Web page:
The Roberts Court (2005–present)
What did the Roberts Court rule with respect to religious usage of hallucinogenic tea?
The Roberts Court unanimously affirmed a preliminary injunction preventing the federal government from enforcing a ban on a church’s use of a sacramental tea containing a hallucinogen in Gonzales v. O Centro Espirita Beneficiente Uniao do Vegetal (2006).
The case involved a Brazilian-based church (referred to as UDV) with approximately 130 members in the United States who drink hoasca, a tea containing a hallucinogen. The government seized several drums of the tea from a church member, claiming it violated federal drug control laws. The church then filed a lawsuit, saying that the government violated the Religious Freedom Restoration Act (RFRA), which imposes a high burden on government officials when they substantially infringe on a religious group’s exercise of their religious liberty rights.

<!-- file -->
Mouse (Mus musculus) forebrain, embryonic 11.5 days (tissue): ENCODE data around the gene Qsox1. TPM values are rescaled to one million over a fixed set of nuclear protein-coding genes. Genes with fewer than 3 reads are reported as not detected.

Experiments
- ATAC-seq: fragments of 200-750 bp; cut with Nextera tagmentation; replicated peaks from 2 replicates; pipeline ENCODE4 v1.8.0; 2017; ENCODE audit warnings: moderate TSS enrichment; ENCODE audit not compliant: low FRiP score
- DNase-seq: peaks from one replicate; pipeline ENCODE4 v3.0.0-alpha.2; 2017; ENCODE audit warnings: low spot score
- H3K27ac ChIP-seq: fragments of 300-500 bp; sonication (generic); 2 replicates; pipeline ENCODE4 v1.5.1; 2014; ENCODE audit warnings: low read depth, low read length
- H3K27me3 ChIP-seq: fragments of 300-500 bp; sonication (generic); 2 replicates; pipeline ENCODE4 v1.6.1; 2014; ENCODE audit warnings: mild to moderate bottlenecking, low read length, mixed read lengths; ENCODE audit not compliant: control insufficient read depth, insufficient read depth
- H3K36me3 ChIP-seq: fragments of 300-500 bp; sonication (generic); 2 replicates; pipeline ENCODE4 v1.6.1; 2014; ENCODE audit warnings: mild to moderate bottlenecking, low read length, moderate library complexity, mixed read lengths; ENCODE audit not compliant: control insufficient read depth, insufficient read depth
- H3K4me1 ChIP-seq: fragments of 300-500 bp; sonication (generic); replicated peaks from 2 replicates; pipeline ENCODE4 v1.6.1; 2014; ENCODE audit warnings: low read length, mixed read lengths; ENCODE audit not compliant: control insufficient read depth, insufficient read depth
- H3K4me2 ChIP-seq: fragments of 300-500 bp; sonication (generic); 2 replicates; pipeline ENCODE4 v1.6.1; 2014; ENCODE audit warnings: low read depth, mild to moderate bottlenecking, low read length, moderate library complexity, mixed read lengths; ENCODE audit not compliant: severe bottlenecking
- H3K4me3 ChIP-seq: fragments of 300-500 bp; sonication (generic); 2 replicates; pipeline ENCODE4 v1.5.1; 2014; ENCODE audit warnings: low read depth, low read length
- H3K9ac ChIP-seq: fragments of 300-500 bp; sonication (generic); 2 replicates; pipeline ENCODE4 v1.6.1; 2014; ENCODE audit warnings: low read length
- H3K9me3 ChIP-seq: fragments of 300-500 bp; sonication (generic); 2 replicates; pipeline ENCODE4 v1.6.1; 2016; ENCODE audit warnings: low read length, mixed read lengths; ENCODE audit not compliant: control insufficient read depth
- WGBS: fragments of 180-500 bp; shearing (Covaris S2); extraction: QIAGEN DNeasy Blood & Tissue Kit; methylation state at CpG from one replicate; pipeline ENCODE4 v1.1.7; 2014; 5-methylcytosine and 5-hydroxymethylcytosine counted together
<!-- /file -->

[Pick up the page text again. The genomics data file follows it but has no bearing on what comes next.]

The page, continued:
The Court determined that, at this stage of the litigation, the government had failed to meet the RFRA’s high burden. Chief Justice John Roberts, in his second opinion on the Court, noted that Congress had granted a similar exception for religious drug usage in the American Indian Religious Freedom Act Amendments. “If such use is permitted … for hundreds of thousands of Native Americans practicing their faith, it is difficult to see how those same findings alone can preclude any consideration of a similar exception for the 130 or so American members of the UDV who want to practice theirs,” he wrote.